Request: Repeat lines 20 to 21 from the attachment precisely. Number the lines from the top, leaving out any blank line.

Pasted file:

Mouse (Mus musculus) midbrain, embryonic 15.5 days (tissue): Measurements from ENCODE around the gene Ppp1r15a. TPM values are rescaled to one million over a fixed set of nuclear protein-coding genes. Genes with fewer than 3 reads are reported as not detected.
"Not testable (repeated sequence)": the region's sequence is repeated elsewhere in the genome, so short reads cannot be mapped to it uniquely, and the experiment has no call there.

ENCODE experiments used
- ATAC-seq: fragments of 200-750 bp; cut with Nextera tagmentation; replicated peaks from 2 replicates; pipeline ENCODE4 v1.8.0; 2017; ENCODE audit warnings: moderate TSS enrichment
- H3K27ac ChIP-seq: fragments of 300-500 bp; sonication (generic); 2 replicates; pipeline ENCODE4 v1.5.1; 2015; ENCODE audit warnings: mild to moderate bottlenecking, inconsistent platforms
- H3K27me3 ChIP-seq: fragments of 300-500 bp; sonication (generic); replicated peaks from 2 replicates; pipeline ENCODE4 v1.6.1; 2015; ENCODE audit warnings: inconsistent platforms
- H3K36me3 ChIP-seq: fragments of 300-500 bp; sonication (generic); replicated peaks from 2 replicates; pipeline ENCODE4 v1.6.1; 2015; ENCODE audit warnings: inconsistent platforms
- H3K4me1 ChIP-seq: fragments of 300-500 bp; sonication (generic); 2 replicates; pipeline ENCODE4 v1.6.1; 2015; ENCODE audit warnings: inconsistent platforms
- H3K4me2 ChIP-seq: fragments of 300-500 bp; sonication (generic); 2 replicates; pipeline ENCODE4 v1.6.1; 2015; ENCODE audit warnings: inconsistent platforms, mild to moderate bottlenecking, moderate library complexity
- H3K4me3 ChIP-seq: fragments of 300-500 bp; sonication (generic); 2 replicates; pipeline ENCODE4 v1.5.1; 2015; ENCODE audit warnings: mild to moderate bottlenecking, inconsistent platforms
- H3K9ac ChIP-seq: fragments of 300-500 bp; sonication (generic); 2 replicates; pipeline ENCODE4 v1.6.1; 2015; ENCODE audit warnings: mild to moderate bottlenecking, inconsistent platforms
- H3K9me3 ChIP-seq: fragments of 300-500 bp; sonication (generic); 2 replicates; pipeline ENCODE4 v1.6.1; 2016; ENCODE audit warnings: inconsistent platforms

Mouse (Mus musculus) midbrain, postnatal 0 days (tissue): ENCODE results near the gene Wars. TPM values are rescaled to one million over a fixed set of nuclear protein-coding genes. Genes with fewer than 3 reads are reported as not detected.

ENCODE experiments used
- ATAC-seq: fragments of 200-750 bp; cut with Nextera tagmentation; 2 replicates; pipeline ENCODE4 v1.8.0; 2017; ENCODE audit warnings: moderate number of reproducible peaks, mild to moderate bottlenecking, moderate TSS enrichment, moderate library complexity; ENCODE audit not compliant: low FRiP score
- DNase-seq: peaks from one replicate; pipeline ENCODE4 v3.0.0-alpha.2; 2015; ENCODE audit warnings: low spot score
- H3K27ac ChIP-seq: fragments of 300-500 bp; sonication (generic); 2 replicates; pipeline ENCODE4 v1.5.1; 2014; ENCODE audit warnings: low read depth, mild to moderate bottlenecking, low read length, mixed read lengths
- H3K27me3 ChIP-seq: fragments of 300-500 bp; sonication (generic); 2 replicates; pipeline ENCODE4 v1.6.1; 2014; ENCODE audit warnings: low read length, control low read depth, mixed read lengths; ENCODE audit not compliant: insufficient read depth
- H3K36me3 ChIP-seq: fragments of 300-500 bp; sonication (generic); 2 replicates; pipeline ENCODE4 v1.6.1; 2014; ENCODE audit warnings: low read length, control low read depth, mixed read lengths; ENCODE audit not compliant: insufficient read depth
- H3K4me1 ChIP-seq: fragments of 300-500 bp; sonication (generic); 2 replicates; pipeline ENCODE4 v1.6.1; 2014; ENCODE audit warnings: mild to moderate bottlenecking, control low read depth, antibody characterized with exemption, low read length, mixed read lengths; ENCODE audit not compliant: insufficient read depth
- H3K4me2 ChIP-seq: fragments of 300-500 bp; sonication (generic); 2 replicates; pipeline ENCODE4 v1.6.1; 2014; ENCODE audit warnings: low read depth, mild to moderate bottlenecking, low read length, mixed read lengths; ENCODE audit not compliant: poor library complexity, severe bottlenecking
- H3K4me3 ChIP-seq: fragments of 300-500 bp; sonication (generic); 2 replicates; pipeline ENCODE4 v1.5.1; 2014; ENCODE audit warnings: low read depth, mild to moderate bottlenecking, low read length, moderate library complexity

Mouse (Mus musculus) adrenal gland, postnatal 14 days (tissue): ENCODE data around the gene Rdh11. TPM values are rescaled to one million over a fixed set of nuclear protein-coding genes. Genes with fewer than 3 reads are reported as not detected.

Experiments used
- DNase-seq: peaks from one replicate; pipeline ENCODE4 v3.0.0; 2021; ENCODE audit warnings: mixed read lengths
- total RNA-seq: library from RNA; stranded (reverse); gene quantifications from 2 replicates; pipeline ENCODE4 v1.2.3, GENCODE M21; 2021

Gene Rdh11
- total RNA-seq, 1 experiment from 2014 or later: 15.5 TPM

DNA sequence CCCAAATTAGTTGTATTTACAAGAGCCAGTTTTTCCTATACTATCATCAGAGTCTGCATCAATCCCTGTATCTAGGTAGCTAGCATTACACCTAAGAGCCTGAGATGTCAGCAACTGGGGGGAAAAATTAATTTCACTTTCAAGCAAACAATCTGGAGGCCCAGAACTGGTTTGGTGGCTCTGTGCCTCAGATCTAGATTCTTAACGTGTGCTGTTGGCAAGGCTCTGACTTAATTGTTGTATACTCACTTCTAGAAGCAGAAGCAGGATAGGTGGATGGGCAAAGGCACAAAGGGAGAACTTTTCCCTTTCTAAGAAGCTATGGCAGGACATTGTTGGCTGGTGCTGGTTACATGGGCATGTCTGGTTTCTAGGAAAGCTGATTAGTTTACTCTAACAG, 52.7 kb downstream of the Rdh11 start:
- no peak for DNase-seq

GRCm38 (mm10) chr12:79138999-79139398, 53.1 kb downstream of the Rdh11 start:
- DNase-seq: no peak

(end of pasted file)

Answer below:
- H3K4me1 ChIP-seq: fragments of 300-500 bp; sonication (generic); 2 replicates; pipeline ENCODE4 v1.6.1; 2014; ENCODE audit warnings: mild to moderate bottlenecking, control low read depth, antibody characterized with exemption, low read length, mixed read lengths; ENCODE audit not compliant: insufficient read depth
- H3K4me2 ChIP-seq: fragments of 300-500 bp; sonication (generic); 2 replicates; pipeline ENCODE4 v1.6.1; 2014; ENCODE audit warnings: low read depth, mild to moderate bottlenecking, low read length, mixed read lengths; ENCODE audit not compliant: poor library complexity, severe bottlenecking